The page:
Thursday, February 26, 2015

RESPONSES set - 11


Responses update:

89. S. Raju:

The theme-note of the workshop has a claim that people are looking for the liberative aspects within Buddhist culture so as to encounter liberalization and globalization of the capitalist world. If this is so , then one is tempted to say that there is a functional reductionism. Being identified with Buddhist culture, one need not be looking for the liberative elements in it. Being part or identified with Buddhist culture, one may be seeking plethora of other aspects/world-views, etc., within Buddhism. Therefore, the functional reductionism may be one of the ways to relate to people's identification with Buddhist culture. Liberalization and globalization of the capitalist world cannot be countered solely by finding out liberative aspects of Buddhism. When liberative aspects of Buddhism is plugged into the ways of capitalist world,  it is quite likely that the liberative aspects will get galvanized (it may get appropriated). Moreover, it seems when we counte-pose liberalization and globalization with liberative aspects of  Buddhist culture, it appears that there is a rivalry between them, or at least a dichotomy. This dichotomy in effect sounds bit decadent Marxist Programme. 


90. P. Madhu:

It may not be historically right to say the precepts of historical Buddha was counter to a commercial world, which has taken its later shape  'liberalization' (the counter intuitive terminology actually suggests unfreedom). The ethological conditioning of Buddhism is not merely the essentialist-Brahmanism - but then burgeoning commercialization & contempt against 'in-disciplines' of nomadic life-world. If we are caught up into claims of identity & isms- we may not understand it. Let's not be over joyous over Buddhist emphasis on values & morality. Today's market is not essentialist as it was with Adam Smith's world view. It is constructivist. Markets are made, created- not merely discovered! Anti-essentialism has no power against libertarian premises. My be drawing to essences- beyond essentialisms- would expose callousness of the oxymoronic libertarianism- because with that we may at least expose the oxymoron!
Liberation, I presume may not come from any 'ism'. If one has such hope that is misplaced hope.

Can we artificially culture a culture- be whatsoever the culture could be. Such things open the back-door for fascism- beautified with reinvented idealisms. Planning for a ‘cultural’ transformation using a label pasted upon a teacher lived 2500 years before?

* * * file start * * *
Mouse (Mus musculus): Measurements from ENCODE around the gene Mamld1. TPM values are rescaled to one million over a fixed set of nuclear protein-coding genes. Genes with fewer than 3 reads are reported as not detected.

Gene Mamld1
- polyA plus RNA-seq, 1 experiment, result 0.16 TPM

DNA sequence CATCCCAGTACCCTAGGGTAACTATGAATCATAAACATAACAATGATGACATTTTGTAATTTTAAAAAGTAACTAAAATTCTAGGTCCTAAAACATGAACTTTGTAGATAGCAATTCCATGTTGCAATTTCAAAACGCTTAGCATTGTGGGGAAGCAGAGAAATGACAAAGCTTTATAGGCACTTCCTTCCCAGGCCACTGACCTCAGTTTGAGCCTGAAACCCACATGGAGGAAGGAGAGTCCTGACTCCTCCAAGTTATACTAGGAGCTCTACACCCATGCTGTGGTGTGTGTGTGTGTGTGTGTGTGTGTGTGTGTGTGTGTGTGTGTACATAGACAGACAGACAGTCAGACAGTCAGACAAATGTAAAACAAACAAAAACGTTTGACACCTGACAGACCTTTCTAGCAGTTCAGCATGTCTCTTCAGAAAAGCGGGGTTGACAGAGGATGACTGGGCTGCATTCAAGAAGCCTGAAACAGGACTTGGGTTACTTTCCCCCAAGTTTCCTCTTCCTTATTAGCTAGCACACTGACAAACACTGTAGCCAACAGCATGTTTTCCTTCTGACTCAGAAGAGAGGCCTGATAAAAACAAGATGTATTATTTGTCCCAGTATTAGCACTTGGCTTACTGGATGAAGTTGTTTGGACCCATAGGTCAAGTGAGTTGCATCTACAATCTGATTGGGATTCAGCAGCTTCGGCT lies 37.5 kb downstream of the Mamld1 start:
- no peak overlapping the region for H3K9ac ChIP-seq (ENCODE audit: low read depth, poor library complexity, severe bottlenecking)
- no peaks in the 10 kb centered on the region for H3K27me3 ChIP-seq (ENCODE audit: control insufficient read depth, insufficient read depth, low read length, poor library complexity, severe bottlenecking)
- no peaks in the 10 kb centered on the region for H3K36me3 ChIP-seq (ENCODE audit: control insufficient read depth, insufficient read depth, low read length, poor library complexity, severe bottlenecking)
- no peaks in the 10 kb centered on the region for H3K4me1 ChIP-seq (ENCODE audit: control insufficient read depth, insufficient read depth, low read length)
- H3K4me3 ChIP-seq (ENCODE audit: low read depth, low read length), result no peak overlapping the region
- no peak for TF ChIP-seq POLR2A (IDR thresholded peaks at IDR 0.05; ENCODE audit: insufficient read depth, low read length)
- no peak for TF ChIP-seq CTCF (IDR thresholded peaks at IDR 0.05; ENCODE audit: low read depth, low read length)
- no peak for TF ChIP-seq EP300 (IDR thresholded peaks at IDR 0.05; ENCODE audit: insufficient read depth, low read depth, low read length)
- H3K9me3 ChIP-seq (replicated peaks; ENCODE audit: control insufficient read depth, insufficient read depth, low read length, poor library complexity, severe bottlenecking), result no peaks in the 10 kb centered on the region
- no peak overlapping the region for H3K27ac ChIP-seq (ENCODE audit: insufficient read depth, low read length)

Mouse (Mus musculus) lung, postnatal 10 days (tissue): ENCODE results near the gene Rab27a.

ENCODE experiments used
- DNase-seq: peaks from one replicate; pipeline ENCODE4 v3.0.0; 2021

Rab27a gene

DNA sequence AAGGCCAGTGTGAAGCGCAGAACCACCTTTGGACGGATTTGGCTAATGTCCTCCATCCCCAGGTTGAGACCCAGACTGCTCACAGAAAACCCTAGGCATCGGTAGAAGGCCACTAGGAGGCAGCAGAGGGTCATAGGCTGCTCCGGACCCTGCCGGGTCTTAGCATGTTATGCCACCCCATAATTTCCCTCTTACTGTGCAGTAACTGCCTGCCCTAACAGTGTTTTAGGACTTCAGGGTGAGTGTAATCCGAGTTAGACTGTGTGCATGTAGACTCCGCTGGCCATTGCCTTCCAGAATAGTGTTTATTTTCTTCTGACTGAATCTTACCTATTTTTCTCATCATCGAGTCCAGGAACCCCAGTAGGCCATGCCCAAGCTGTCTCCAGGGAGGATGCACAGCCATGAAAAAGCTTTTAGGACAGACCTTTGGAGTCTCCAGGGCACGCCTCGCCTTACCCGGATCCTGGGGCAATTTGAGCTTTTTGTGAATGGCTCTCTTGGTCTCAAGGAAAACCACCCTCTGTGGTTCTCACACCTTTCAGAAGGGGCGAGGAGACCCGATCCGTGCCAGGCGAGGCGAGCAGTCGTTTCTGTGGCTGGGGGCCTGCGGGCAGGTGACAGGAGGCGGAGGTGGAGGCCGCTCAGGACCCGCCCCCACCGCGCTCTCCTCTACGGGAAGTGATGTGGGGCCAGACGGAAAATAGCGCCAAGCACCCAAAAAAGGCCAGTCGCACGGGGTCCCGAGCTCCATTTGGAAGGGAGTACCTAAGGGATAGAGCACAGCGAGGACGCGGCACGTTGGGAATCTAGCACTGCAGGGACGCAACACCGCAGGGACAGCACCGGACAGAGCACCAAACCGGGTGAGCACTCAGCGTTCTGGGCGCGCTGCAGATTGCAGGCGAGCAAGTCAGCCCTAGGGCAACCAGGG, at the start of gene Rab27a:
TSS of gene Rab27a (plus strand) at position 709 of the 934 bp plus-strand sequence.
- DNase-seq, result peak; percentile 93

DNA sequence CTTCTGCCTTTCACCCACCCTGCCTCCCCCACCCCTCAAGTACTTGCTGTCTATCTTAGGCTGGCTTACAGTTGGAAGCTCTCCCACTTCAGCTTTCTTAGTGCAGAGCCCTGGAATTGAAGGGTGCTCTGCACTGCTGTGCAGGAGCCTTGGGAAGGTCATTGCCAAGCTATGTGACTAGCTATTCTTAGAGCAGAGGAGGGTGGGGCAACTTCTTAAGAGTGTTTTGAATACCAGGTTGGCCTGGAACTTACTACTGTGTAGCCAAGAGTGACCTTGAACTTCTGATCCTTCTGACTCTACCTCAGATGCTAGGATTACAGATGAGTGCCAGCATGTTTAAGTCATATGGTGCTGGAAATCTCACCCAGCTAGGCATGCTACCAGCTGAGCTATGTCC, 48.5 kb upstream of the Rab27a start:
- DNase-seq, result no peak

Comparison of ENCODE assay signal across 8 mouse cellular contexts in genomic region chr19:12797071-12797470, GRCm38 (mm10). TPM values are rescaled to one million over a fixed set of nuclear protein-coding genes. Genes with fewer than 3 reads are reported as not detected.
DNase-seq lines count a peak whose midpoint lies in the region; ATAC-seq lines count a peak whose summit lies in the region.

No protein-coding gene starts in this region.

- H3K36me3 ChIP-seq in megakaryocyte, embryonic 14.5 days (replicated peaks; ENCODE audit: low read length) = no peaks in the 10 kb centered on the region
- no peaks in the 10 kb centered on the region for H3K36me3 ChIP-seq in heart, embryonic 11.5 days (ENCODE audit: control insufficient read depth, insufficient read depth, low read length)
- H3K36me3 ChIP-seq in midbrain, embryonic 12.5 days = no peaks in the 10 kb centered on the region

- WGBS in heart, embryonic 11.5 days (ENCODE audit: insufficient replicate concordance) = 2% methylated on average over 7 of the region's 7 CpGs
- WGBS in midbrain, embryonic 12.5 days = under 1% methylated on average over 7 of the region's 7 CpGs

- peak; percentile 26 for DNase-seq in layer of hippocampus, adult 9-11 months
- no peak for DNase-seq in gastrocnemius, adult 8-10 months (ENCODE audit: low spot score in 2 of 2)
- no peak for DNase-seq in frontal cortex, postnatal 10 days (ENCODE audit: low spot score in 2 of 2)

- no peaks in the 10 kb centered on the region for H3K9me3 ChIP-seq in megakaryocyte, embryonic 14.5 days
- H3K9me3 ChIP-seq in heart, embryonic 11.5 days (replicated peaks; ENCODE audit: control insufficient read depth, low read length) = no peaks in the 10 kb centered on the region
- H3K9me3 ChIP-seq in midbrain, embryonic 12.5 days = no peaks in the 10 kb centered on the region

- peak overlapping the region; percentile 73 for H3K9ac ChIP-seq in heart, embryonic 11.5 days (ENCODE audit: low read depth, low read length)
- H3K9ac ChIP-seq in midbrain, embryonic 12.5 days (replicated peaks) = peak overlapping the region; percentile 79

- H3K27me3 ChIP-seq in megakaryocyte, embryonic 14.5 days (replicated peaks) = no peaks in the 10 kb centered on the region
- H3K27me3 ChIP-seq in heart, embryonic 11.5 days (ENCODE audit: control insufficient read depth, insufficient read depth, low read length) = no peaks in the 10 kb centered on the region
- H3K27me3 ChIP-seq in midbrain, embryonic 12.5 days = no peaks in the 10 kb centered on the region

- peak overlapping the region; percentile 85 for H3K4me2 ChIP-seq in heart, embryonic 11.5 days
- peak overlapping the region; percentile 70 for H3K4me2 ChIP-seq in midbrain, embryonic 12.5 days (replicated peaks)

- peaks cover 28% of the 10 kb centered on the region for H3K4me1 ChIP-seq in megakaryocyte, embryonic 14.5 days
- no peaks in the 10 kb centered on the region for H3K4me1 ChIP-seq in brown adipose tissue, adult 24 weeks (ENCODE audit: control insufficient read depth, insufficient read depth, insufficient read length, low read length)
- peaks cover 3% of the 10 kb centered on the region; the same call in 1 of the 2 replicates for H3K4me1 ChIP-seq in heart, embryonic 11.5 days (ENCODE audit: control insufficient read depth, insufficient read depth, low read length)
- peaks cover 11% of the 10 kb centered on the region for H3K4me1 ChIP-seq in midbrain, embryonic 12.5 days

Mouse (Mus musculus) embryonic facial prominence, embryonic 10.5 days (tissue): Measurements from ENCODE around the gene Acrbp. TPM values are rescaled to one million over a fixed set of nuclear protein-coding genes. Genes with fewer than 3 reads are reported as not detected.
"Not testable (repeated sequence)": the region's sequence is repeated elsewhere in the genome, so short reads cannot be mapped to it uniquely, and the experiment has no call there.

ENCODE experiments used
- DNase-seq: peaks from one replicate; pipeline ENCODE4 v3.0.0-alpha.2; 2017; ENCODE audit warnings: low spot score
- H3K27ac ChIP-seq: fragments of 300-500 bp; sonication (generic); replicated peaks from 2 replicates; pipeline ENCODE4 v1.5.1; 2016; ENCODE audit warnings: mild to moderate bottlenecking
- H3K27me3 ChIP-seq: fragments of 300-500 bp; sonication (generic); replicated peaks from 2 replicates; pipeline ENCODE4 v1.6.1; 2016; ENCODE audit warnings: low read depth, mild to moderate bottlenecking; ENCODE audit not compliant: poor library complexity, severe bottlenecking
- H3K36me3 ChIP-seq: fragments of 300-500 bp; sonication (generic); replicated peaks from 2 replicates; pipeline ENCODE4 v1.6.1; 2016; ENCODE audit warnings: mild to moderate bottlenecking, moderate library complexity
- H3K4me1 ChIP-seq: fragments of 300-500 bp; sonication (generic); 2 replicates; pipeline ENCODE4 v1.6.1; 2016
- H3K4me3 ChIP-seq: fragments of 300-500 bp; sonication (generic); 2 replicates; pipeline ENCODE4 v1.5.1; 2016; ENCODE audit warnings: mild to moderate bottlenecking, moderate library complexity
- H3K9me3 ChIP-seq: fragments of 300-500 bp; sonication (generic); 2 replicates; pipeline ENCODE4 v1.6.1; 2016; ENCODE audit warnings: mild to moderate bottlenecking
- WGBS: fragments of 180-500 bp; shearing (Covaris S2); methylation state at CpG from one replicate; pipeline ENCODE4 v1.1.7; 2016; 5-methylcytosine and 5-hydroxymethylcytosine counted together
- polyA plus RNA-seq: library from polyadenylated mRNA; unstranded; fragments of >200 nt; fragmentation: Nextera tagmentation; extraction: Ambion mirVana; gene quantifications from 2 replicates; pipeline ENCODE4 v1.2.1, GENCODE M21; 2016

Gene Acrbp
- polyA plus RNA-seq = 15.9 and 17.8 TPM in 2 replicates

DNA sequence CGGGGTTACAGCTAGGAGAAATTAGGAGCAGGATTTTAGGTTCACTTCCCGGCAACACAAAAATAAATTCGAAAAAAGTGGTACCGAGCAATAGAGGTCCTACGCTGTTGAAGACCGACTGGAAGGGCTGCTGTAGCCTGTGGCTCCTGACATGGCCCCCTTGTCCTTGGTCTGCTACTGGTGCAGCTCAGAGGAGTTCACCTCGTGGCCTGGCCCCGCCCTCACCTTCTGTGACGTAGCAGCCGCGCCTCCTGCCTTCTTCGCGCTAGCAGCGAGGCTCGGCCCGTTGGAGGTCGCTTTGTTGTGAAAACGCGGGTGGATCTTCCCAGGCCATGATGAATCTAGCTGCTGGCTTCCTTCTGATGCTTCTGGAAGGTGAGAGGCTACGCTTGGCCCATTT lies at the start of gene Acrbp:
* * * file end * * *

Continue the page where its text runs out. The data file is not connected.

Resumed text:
Of all the absurdity, I think, I should not be silent about is - looking for the authentic Buddhist culture- monumentality is haunting! Where to search for an ideal Buddhist culture? Falling into idealism? I think historical Buddha warned not to fall into such ideal.


91. C. P. Vijayan:

Let us not delve in to aspects which have no bearing on the general topic at hand of unearthing "Buddhist traditions" from whatever is left in the culture, traditions, art , craft, agriculture, medication, rituals linguistics , psyche and the physical remains (if at all we could lay hands on some). As per knowledge, almost all of the written texts have somehow been lost (which seems true).

92. Kirathan. V:

Vipassana meditation is the true teaching of Buddha. If we donot learn vipassana, wecannot understand Buddha. THEORY IS ESSENTIAL, BUT ALONG WITH IF WE DONOT PRACTICE MEDITATION, THEN WE CANNOT UNDERSTAND BUDDHA. It is just like two cart of a vehicle. Just one example, one professor who taught pali in BHU for 26 years, and he taught about Buddha. Every day he came across the word impermanence, but he didn't understand the true meaning until he attended a 10 day vipassana meditation retreat.


93. Mini. T:

Transition of Buddhist Concept of Nibh¡na [Nirv¡¸a] through Ages.

            Buddhist Philosophy considers Nibh¡na [Nirv¡¸a] as the highest goal of life. A person who attains this state is considered as freed from the cycle of birth and death. From the time of Buddha himself this concept had importance. Buddha had attained it and several monks and nuns are said to have attained it by knowing the four Noble truths and following the AÀ¶¡ngam¡rga. At the early period of Buddhism this concept was considered as the cessation from all worldly sorrows and   liberation from the cycle of Birth and death. End of the life of such liberated one was known by the term Parinibh¡na [Parinirv¡¸a]. Later, after the Parinirv¡¸a of Buddha, Buddhist way of life had undergone many transitions. Concept of Dharma, lifestyle of monks, and the Philosophical outlooks had changed very much. Tathagata and Bodhisatva concepts developed in Mah¡y¡na Buddhism changed the nature of Nirv¡¸a concept. Nirv¡¸a undergoes transitions which later make it as the transformation of the achiever in to Buddha himself. Another matter occurs in the transition of this concept is that attainment of Nirv¡¸a of nuns or ladies are considered to be impossible by some texts and some Buddhist teachers. Gender discrimination plays a high role inside the Sangha by this development. The change of concept also results in different modes of worship of Buddha as a God. The teacher who was against the ritualistic worships and image worship is subjected to all such ways of worships. This shifts of concepts and the result it created in Buddhist Philosophy and Buddhist Sangha deserves serious study.     

No comments:

Post a Comment